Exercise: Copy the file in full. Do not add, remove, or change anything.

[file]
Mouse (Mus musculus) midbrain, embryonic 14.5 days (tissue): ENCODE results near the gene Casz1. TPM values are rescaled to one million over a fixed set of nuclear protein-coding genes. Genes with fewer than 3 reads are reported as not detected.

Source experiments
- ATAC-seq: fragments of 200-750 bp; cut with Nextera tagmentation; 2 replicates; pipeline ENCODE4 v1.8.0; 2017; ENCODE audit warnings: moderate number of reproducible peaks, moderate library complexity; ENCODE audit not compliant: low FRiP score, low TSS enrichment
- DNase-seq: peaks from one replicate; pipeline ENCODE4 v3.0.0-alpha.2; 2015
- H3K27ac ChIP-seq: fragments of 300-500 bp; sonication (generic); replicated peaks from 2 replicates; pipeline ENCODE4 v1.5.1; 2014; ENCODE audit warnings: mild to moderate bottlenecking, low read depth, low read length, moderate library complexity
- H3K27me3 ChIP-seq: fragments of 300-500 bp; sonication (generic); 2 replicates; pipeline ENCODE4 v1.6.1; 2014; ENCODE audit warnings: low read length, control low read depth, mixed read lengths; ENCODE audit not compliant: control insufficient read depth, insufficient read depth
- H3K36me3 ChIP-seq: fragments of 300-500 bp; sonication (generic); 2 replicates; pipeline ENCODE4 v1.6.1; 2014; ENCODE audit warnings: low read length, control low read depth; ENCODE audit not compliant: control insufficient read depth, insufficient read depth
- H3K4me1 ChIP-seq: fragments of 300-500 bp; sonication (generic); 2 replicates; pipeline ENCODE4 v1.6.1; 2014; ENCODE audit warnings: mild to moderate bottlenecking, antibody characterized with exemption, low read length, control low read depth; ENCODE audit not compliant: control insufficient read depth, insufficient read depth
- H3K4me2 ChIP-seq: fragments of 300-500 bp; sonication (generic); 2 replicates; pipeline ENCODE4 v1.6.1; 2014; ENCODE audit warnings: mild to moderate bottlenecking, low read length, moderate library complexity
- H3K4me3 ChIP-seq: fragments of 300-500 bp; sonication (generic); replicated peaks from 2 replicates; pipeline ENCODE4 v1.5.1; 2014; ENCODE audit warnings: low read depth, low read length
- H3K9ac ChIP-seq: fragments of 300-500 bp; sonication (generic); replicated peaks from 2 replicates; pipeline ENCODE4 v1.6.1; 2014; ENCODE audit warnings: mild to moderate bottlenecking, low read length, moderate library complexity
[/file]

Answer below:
Mouse (Mus musculus) midbrain, embryonic 14.5 days (tissue): ENCODE results near the gene Casz1. TPM values are rescaled to one million over a fixed set of nuclear protein-coding genes. Genes with fewer than 3 reads are reported as not detected.

Source experiments
- ATAC-seq: fragments of 200-750 bp; cut with Nextera tagmentation; 2 replicates; pipeline ENCODE4 v1.8.0; 2017; ENCODE audit warnings: moderate number of reproducible peaks, moderate library complexity; ENCODE audit not compliant: low FRiP score, low TSS enrichment
- DNase-seq: peaks from one replicate; pipeline ENCODE4 v3.0.0-alpha.2; 2015
- H3K27ac ChIP-seq: fragments of 300-500 bp; sonication (generic); replicated peaks from 2 replicates; pipeline ENCODE4 v1.5.1; 2014; ENCODE audit warnings: mild to moderate bottlenecking, low read depth, low read length, moderate library complexity
- H3K27me3 ChIP-seq: fragments of 300-500 bp; sonication (generic); 2 replicates; pipeline ENCODE4 v1.6.1; 2014; ENCODE audit warnings: low read length, control low read depth, mixed read lengths; ENCODE audit not compliant: control insufficient read depth, insufficient read depth
- H3K36me3 ChIP-seq: fragments of 300-500 bp; sonication (generic); 2 replicates; pipeline ENCODE4 v1.6.1; 2014; ENCODE audit warnings: low read length, control low read depth; ENCODE audit not compliant: control insufficient read depth, insufficient read depth
- H3K4me1 ChIP-seq: fragments of 300-500 bp; sonication (generic); 2 replicates; pipeline ENCODE4 v1.6.1; 2014; ENCODE audit warnings: mild to moderate bottlenecking, antibody characterized with exemption, low read length, control low read depth; ENCODE audit not compliant: control insufficient read depth, insufficient read depth
- H3K4me2 ChIP-seq: fragments of 300-500 bp; sonication (generic); 2 replicates; pipeline ENCODE4 v1.6.1; 2014; ENCODE audit warnings: mild to moderate bottlenecking, low read length, moderate library complexity
- H3K4me3 ChIP-seq: fragments of 300-500 bp; sonication (generic); replicated peaks from 2 replicates; pipeline ENCODE4 v1.5.1; 2014; ENCODE audit warnings: low read depth, low read length
- H3K9ac ChIP-seq: fragments of 300-500 bp; sonication (generic); replicated peaks from 2 replicates; pipeline ENCODE4 v1.6.1; 2014; ENCODE audit warnings: mild to moderate bottlenecking, low read length, moderate library complexity